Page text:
Little S.C. shop of Liberty becomes 'Chill' factory

Ray Clark’s cabinet shop had been considered Liberty, S.C.’s “little shop of horrors” until Morgan Creek Prods. gave it a movie makeover for its pic, “Chill Factor.”

Jeff Monks, Columbia, S.C.’s Film Commission manager, said director Hugh Johnson had settled on another town until he spotted Clark’s store and declared, “That’s it!”

Transformed into the fictional town of Jerome, Mont.’s only general store and diner complete with newly painted countertops and a new awning courtesy of the Hollywood crew, the shop owner had previously been fined $300 by the city and ordered to bring the building up to local codes.

In addition to this newfound moviemaking spectacle, locals of the town’s approximately 5,000 population were treated between takes with movie chit-chat from Cuba Gooding Jr., who stars along with Skeet Ulrich, said Monks.

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One of the government’s secret locations is being exposed on film.

Waterford, Conn., is an unlikely spot for a major film project, but Sonalysts Studios, originally founded in 1973 as a Navy defense contractor in submarine sonar technology, provided the perfect setting for the courtroom scenes in Steven Spielberg’s feature pic, “Amistad.”

DreamWorks had been scouting Rhode Island, but Ralph Guardiano, Sonalysts’ senior exec VP, enlisted the support of U.S. Rep. Sam Gejdenson to persuade them to take a look at the two-fold Connecticut site.

What they found was 15,000 square feet. of studio space under construction which, when completed with assistance from the DreamWorks crew, provided a soundproof 42-foot-high working environment.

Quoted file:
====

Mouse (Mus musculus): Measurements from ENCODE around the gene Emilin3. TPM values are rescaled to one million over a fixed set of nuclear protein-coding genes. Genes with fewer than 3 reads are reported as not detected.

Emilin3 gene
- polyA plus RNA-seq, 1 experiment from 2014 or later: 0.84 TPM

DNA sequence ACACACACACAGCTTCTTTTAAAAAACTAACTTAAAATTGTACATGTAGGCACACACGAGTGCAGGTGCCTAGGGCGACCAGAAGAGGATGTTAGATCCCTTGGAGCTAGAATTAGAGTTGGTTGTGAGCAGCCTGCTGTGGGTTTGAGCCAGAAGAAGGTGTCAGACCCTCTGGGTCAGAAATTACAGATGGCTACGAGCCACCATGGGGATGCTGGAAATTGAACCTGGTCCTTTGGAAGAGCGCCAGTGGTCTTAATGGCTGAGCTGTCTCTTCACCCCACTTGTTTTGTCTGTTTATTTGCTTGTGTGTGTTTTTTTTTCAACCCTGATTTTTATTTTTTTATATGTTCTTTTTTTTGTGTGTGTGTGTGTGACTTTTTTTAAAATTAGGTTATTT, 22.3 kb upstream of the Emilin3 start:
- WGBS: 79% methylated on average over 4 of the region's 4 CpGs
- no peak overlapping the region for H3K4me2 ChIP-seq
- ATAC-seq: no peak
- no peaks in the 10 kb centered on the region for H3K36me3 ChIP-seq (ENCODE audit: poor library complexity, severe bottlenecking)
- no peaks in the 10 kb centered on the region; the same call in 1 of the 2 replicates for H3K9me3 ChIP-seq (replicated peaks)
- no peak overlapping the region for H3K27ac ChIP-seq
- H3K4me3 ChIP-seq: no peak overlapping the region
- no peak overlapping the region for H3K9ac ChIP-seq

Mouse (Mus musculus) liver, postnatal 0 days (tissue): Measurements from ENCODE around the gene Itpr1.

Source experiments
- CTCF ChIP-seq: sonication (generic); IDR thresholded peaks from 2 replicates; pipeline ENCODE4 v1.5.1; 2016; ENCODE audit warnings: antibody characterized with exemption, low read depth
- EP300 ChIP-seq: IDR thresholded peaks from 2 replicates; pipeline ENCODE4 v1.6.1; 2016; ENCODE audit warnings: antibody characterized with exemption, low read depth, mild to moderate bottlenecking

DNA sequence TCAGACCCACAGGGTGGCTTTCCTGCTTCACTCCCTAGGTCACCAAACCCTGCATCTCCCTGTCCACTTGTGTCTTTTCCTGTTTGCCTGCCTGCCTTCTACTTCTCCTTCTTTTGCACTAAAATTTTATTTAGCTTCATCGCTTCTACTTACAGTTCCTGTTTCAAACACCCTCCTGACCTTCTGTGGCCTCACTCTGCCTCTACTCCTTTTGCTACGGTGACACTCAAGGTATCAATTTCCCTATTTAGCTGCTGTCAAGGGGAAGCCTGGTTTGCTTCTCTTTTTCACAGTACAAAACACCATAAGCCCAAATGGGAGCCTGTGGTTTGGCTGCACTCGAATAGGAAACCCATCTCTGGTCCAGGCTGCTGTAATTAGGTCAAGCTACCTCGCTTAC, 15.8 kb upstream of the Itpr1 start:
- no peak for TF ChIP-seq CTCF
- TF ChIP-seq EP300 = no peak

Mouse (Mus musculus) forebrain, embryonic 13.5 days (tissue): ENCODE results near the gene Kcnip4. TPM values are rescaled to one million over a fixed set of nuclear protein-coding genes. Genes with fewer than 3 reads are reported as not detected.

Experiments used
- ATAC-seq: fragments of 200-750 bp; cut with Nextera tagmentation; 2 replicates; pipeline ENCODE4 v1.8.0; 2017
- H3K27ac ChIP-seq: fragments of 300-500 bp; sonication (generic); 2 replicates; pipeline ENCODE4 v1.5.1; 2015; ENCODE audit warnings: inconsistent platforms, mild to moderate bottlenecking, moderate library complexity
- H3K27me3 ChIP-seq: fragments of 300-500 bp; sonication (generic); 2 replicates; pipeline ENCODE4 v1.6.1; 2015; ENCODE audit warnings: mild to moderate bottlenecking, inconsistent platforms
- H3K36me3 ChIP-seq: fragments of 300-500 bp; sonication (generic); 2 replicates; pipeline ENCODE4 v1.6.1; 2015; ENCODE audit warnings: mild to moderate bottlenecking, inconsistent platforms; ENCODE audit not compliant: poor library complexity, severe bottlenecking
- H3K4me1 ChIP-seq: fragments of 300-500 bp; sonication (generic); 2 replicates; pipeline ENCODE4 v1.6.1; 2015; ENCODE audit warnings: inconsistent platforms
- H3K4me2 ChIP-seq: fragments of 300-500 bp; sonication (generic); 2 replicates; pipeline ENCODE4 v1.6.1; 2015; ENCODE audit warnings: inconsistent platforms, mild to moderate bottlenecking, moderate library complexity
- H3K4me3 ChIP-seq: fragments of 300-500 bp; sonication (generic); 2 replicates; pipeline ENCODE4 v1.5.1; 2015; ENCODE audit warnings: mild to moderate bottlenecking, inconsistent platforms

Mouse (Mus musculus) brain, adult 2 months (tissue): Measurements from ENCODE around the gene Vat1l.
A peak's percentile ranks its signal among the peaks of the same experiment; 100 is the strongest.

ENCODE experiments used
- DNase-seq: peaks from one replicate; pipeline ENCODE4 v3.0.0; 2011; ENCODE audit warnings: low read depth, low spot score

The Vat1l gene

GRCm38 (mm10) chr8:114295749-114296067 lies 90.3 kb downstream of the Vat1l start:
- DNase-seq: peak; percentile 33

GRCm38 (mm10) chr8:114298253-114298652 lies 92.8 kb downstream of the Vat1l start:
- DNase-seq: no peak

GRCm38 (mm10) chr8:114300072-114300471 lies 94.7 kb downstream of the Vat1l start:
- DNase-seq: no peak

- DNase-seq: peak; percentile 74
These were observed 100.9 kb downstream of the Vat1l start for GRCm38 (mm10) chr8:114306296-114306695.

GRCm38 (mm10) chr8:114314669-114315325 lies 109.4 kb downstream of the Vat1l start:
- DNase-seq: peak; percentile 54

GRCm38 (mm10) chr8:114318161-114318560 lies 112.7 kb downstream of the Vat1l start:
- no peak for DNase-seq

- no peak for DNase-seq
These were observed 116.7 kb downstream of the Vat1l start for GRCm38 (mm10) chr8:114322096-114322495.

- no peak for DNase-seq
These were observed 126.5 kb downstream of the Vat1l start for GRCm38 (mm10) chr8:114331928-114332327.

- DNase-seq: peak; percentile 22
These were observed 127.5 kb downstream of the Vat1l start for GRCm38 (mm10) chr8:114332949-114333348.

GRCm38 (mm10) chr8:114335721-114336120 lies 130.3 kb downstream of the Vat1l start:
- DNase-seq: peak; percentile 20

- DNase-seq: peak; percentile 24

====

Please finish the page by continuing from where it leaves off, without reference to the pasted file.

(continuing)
Since then, a 5,000-square-foot stage and 7,000-square-foot stage have been added, as well as dressing and makeup rooms. Joe Cocker used the facility to pre-stage a world tour. Sonalysts also has three sound-recording studios, one capable of housing a 70-piece orchestra, labeled “Power Station New England,” a partnership with rocker Jon Bon Jovi’s second cousin, Tony Bongiovi’s Power Station N.Y. recording studio.

Sonalysts’ first foray into the major film market was nine years ago when it designed the sound-effects for Paramount’s “The Hunt for Red October.” “Killer,” an unreleased feature starring James Woods, was the first film shot entirely at the studio in ’94, and it recently completed principal shooting of its first self-produced feature, a swashbuckling, G-rated pic, “Mystic Nights and Pirate Fights.”

David and Miriam Hinkle, the company’s managing director and president, respectively, started Sonalysts (short for Sonar Analysts) 25 years ago. David Hinkle, a retired naval commander and an expert in sonar and underwater acoustics, continues to oversee training for the military, sonar analysis and the facility’s other sensitive research.

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